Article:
by Teodora Kobaš
Oct 15, 2023
Today, we are diving into a thought-provoking question that often buzzes around the world of international affairs: Does the court (the court of the MICC) matter if no one trusts them? It’s a significant question that warrants exploration and discussion.
The International Criminal Court is a permanent international court established to prosecute individuals for genocide, crimes against humanity, war crimes and crimes of aggression. Its mission is to ensure accountability and justice on a global scale but recent events has raised concerns about its effectiveness.
Firstly with an accusations for favoritism coming from a “Very serious news” on a social platform mastodon, saying: “We already know that the Judges for the Bikindi case are biased. A reliable source has let me know that they have private investments in Rwanda. THE SHAME.”
The famous American singer and songwriter who has millions of followers on social media Millie Beilish shared her thoughts on the current accusations. The singer and songwriter has been known to be siding with the Bikindi claiming that there is nothing bad with playing songs that spreads hatred and violence, saying it is all art.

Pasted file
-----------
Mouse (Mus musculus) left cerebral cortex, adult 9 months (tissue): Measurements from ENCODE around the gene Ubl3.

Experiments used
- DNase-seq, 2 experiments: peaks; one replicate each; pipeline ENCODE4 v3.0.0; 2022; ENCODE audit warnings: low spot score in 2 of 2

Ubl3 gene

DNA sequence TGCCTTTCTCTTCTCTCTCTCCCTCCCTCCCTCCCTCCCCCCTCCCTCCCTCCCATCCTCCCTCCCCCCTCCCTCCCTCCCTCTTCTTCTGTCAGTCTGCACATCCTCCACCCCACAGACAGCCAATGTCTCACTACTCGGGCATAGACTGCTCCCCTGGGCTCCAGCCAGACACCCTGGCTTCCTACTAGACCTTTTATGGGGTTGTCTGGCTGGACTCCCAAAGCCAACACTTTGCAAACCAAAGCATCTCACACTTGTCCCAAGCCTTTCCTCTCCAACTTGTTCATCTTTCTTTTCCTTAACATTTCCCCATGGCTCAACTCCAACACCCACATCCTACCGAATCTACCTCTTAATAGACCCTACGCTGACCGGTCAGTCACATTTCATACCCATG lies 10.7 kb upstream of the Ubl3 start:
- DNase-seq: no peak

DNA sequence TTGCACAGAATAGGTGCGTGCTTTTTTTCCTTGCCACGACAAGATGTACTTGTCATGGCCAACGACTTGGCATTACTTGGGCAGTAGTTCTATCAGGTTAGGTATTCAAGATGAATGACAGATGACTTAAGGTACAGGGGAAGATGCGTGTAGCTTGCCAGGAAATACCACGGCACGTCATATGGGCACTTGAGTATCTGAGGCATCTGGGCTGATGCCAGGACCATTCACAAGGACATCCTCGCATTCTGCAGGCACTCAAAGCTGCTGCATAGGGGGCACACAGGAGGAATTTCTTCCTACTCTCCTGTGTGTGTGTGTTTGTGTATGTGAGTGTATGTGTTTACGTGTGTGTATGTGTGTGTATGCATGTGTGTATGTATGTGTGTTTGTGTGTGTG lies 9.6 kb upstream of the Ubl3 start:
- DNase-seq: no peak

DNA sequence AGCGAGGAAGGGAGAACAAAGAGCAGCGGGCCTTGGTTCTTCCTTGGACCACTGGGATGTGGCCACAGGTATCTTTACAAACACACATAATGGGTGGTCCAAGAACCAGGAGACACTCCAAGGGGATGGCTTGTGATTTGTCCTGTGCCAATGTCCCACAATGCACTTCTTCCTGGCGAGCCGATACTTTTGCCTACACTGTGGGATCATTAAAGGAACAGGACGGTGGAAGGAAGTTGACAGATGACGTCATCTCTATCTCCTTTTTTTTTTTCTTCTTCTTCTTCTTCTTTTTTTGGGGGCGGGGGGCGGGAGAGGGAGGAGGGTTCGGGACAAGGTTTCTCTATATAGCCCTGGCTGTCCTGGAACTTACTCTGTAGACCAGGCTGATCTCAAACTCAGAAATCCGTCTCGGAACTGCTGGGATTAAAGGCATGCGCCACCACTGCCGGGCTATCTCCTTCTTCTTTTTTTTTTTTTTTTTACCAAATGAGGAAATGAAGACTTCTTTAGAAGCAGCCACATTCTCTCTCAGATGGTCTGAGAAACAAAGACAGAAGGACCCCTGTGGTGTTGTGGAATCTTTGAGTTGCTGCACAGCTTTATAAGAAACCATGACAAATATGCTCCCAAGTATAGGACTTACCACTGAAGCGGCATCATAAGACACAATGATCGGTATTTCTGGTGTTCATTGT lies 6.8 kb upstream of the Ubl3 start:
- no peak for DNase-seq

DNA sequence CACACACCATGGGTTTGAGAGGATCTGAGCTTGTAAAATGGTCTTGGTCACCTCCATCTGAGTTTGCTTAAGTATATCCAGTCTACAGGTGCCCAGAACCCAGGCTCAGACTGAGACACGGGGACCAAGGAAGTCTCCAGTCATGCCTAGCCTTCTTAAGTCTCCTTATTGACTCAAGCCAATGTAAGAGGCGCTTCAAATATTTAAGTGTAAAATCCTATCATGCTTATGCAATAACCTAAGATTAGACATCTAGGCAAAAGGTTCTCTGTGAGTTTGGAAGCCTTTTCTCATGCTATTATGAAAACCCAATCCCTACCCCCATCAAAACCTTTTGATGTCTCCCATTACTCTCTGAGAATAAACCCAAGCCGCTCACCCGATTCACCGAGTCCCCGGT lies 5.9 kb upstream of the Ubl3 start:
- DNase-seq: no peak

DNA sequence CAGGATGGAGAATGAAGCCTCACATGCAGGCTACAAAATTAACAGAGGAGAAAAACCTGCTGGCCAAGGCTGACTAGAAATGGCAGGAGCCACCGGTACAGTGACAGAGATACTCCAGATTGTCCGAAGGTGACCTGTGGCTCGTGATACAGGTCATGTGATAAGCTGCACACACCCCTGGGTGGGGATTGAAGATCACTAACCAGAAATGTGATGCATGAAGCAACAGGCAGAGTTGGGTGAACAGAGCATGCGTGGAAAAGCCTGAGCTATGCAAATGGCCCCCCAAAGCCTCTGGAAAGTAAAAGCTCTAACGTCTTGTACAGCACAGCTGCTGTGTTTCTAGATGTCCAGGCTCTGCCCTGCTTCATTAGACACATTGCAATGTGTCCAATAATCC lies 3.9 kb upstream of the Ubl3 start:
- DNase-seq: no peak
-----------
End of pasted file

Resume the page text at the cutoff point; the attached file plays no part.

“Hey Bikindi judges come clean and tell the truth. Be honest! The MICC means nothing, because we do not trust you!” Millie shared on mastodon.
With such accusations people are starting to question the credibility of the court.
However these are all just words without evidence, which brings the accused in a situation to respond clearly so in a response to the influence of a famous singer and suspicion of the public the court responded with a clear statement coming from the judges, prosecutors and defendants.
“We are not corrupt, we do not have any investments in Rwanda, there is no money to be lost. We are just doing our job and no matter what other people think, the truth will be revealed and we have no motives besides bringing justice to people,” said the judges.
“Court should be unbiased and should strike for justice so public opinion of course, is important but trying to find justice is more important,” added the prosecution.
The defense said: “There is no other institution to trust expect for court. There is no other choice but to trust the court.”
Exploring this case together we have come to the point: the courts can’t be trusted all the time. When writing this, I am not thinking that every judge, every prosecutor and every defendant is the same, biased and corrupted, but those things are happening daily. There is a lack of punishment for those who deserved it and the reason for that is money and power. Money is a weak point to most of the people.
On the other hand, those who hold the most of the power and government put a lot of pressure on the court and from a transparent and independent court it turns out to be one of the government’s puppets.
It isn’t enough to say “we are not corrupt”. MICC (and the ICC!) should do a better job at convincing us that they serve justice.